Are you eating enough healthy fats? It might sound counterintuitive, but including the right sources of fat in your diet is essential for weight management. Your body needs dietary fats to keep your organs functioning optimally, absorb nutrients, provide energy, keep your heart healthy, and even help the body burn fat.
What are healthy fats?
We’ve been told for decades that fat is bad, but actually, certain fats are good for you — in fact, they’re essential to keep your body functioning properly. Monounsaturated fats and polyunsaturated fats can help raise HDL (good) cholesterol and lower LDL (bad) cholesterol. They can boost brain function, strengthen immunity, and protect your heart against plaque build-up.
Make sure you’re including the following sources of healthy fats in your diet:
- Olives and olive oil
- Almond butter and other nut butters
- Avocados and avocado oil
- Coconut oil
- Walnuts, pecans, macadamia nuts
The importance of omega-3 fatty acids
You’ve likely heard of the the importance of getting enough omega-3 fatty acids in your diet. Omega-3s are a type of polyunsaturated fat. They are considered an “essential” fatty acid because the body can’t produce them, but they are required for proper growth and development. Omega-3s may also help reduce the risk of chronic disease, including heart disease, cancer, and osteoporosis, and they help reduce inflammation in the body.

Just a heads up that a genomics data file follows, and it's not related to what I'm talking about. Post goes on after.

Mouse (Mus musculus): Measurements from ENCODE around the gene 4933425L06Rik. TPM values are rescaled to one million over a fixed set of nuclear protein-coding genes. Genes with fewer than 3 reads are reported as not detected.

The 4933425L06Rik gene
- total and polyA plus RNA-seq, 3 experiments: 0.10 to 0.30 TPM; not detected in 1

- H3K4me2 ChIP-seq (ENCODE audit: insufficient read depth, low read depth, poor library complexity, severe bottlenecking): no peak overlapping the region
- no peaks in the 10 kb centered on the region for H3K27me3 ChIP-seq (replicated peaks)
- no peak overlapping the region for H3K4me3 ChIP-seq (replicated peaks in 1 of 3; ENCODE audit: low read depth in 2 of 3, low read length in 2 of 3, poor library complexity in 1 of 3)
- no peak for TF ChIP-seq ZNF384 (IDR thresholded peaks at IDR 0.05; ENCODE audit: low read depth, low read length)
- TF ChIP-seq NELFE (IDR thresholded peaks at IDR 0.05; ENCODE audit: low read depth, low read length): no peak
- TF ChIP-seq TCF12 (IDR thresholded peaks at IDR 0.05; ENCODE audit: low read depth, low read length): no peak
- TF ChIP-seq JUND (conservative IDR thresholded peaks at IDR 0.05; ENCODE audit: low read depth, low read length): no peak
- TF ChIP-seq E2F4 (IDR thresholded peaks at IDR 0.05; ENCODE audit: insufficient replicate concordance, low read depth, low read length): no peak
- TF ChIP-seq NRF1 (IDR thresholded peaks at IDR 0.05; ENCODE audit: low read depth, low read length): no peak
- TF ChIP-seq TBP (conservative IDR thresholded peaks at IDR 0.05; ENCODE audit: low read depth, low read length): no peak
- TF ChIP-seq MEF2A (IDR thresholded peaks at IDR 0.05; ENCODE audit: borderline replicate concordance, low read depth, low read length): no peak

Although some types of omega-3 fats can be found in plant sources such as flax seeds and walnuts, others are found mainly in fish. It’s important to include clean, wild-caught fish in your diet, or supplement with a good source of fish oil.
Fats to avoid
There are also fats that you should be wary of and consume in moderation. An easy rule is to limit fats that are solid at room temperature, such as butter and certain vegetable oils.
Stay away from trans fats, which are vegetable oils that have had hydrogen added to make them more solid. Trans fats are considered by health experts to be the worst type of fat you can eat. Trans fats both raise your LDL cholesterol and lower your HDL cholesterol, which means they can also increase your risk of heart disease.
Trans fats are often found in processed foods, fried foods, and margarine. Read ingredients lists and avoid anything that contains “partially hydrogenated oils.” Foods are allowed to be labeled as having 0 grams trans fat even if they contain less than 0.5 grams of trans fat per serving, so always read ingredients before buying any packaged food.
As with any type of food, quality is important when it comes to fats. Avoid refined oils, which have undergone additional processing and are lower in nutrients. Read ingredients on nut butters and avoid any with lots of added sugar or other additives.
When buying fish, seek out wild-caught fish, as farmed fish may contain antibiotics, pesticides, and other additives such as food coloring. However, even wild-caught fish can contain mercury, so limit your fish intake to three times a week.
Cooking with fats
When cooking with fats and oils, pay attention to smoke point, which is the temperature at which oils start to smoke and break down. Heating oils past their smoke point can destroy beneficial nutrients and create harmful free radicals. Extra virgin olive oil has a smoke point between 325 and 375 degrees Fahrenheit but can be used for sauteing over low heat. When cooking at higher temperatures, choose an oil with a higher smoke point, such as avocado oil or coconut oil.
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